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Political Economy

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The science of economics was called “political economy” until the mid-1800s. Economists such as Adam Smith analyzed the economies of countries or polities, as reflected in the title of Smith’s 1776/1976 work The Wealth of Nations. The term “économie politique” originated in France in 1615 with the book Traité de l’economie politique by Antoine de Montchrétien. Henry George (1898), the last of the classical economists, called his last book The Science of Political Economy. The highly influential British economist John Marshall (1891) titled his influential book Principles of Economics, and henceforth the term “economics” has been used for the whole subject.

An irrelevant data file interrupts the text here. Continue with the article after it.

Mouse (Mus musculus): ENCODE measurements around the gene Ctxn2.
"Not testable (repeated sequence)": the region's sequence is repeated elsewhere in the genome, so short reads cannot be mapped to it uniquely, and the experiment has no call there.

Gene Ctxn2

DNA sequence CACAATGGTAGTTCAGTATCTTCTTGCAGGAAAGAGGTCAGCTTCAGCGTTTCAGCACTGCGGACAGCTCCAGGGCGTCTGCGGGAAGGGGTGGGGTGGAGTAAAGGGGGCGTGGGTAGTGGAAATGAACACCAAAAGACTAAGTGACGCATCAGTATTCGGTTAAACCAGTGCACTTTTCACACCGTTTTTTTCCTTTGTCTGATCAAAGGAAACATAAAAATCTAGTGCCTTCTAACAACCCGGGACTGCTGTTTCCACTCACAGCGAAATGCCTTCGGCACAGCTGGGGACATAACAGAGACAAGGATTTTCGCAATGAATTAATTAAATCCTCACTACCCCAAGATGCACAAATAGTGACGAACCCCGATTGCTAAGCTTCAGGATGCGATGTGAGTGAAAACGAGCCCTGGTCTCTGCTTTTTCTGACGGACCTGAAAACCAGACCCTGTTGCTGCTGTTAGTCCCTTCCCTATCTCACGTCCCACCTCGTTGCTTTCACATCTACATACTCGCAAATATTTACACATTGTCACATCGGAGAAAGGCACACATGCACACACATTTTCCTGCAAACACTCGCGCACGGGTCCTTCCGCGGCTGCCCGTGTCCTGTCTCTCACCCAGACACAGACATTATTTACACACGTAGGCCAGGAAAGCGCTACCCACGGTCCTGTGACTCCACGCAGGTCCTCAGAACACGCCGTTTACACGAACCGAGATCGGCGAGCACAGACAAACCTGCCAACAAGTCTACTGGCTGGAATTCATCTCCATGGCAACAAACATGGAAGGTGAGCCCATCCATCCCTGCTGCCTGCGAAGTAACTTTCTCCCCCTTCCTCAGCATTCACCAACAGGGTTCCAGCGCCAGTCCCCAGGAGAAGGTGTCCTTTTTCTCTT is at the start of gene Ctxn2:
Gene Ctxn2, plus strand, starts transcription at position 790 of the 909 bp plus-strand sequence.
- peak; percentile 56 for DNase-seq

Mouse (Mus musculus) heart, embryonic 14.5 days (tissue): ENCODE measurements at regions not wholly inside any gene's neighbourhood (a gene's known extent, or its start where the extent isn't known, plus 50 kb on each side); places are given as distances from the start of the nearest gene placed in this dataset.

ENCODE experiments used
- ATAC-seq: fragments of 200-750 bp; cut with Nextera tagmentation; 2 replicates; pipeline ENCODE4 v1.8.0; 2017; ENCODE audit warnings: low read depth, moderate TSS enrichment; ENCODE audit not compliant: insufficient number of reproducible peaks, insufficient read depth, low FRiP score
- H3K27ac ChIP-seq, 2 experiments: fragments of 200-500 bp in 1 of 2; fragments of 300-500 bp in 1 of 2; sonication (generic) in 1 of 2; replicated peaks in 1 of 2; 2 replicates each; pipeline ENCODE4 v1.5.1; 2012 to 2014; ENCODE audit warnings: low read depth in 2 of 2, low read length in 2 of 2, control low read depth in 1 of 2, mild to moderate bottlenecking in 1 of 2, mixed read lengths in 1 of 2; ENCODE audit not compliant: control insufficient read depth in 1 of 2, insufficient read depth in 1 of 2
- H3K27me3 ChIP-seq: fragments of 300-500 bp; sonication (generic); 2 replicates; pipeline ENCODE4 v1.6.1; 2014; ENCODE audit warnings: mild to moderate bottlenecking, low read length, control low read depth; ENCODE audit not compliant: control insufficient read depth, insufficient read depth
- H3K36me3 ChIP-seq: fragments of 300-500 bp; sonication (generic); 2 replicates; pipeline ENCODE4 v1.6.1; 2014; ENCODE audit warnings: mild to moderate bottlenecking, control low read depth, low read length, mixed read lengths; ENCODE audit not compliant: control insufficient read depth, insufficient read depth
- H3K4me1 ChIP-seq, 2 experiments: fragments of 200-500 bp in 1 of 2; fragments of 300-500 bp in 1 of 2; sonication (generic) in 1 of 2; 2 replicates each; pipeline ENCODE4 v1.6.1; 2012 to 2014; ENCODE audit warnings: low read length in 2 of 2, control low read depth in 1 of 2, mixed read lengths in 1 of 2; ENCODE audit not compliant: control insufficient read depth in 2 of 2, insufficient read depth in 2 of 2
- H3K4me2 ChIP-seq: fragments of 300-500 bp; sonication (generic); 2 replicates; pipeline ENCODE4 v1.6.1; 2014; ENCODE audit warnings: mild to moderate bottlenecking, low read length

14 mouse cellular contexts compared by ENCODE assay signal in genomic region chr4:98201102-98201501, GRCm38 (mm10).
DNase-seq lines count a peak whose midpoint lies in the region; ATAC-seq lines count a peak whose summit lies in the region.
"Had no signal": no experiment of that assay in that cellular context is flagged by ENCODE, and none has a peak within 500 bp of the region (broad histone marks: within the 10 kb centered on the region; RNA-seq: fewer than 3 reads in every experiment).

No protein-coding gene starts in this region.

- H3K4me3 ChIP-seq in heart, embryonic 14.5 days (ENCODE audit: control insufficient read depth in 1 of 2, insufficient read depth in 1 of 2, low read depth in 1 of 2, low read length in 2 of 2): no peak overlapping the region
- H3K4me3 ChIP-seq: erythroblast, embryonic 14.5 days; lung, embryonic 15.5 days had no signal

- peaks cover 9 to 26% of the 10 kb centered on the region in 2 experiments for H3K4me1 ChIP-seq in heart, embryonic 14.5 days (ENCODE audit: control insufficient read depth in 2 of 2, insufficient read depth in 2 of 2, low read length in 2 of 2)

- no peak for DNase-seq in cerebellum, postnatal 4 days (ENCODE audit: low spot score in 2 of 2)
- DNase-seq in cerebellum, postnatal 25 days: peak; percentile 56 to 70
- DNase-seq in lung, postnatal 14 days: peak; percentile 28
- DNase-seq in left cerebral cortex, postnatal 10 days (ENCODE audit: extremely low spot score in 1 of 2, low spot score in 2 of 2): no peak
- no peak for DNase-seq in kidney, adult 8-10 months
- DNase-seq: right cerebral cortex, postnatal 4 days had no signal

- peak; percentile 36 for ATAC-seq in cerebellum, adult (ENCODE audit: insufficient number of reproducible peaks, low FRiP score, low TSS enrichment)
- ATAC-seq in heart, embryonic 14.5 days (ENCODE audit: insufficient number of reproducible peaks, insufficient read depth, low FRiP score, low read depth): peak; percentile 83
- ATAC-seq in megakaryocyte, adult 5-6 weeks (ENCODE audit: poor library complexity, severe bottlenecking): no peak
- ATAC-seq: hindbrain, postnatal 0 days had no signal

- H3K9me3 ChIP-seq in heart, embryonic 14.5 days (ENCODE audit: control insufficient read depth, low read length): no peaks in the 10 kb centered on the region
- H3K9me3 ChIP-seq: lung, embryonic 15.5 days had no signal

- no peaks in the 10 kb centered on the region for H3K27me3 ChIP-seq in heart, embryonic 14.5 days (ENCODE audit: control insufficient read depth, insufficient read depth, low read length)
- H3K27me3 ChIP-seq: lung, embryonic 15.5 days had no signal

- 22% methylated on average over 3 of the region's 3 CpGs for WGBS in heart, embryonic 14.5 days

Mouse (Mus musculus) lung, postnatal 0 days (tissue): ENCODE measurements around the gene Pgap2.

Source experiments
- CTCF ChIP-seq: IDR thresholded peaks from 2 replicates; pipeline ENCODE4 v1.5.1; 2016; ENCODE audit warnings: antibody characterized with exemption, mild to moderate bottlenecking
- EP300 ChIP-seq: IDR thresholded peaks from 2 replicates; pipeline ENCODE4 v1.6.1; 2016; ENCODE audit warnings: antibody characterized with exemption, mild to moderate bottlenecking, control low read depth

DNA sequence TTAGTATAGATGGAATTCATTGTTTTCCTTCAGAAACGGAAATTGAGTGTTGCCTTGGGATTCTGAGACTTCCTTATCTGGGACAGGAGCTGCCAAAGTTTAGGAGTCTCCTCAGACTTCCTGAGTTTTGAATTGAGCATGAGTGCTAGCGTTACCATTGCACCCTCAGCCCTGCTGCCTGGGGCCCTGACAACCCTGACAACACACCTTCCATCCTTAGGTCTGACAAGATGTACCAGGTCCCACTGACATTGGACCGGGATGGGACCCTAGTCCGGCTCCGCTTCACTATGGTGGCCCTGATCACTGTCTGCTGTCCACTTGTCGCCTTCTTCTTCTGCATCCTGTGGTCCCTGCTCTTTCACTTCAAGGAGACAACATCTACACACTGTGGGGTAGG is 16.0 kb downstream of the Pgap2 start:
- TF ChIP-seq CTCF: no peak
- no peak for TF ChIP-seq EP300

The “political economy” term now applies more specifically to the application of economics to governance and politics. In this context, political economy can be applied to a policy to judge global justice outcomes such as the distribution of wealth.

In its narrower contemporary meaning, the field of political economy is also called...

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Foldvary, F.E. (2011). Political Economy. In: Chatterjee, D.K. (eds) Encyclopedia of Global Justice. Springer, Dordrecht. https://doi.org/10.1007/978-1-4020-9160-5_352

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